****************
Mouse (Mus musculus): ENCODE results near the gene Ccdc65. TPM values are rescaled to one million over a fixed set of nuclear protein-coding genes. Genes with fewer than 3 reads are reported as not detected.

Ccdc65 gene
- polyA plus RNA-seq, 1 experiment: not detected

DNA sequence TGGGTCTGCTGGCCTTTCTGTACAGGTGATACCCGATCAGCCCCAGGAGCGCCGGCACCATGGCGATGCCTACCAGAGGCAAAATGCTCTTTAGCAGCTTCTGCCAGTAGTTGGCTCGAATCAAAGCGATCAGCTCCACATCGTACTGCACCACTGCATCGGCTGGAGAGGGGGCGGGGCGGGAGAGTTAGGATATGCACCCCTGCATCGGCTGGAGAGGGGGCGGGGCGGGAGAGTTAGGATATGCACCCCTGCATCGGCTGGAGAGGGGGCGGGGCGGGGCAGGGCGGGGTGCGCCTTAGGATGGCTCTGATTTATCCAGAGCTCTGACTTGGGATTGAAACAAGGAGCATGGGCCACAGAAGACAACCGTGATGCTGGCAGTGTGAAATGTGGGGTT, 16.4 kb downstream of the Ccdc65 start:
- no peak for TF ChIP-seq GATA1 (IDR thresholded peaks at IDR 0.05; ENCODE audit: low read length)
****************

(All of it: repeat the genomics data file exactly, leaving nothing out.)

Mouse (Mus musculus): ENCODE results near the gene Ccdc65. TPM values are rescaled to one million over a fixed set of nuclear protein-coding genes. Genes with fewer than 3 reads are reported as not detected.

Ccdc65 gene
- polyA plus RNA-seq, 1 experiment: not detected

DNA sequence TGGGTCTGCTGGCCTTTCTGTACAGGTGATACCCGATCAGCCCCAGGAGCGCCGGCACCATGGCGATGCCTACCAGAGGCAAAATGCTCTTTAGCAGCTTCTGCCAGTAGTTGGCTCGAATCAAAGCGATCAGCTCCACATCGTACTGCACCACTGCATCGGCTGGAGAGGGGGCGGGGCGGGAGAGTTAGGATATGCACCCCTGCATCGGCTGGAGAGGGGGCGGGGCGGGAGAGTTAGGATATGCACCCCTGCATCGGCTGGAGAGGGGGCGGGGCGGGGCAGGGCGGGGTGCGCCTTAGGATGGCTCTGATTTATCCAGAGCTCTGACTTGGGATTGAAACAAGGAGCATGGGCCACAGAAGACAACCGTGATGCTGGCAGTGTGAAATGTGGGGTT, 16.4 kb downstream of the Ccdc65 start:
- no peak for TF ChIP-seq GATA1 (IDR thresholded peaks at IDR 0.05; ENCODE audit: low read length)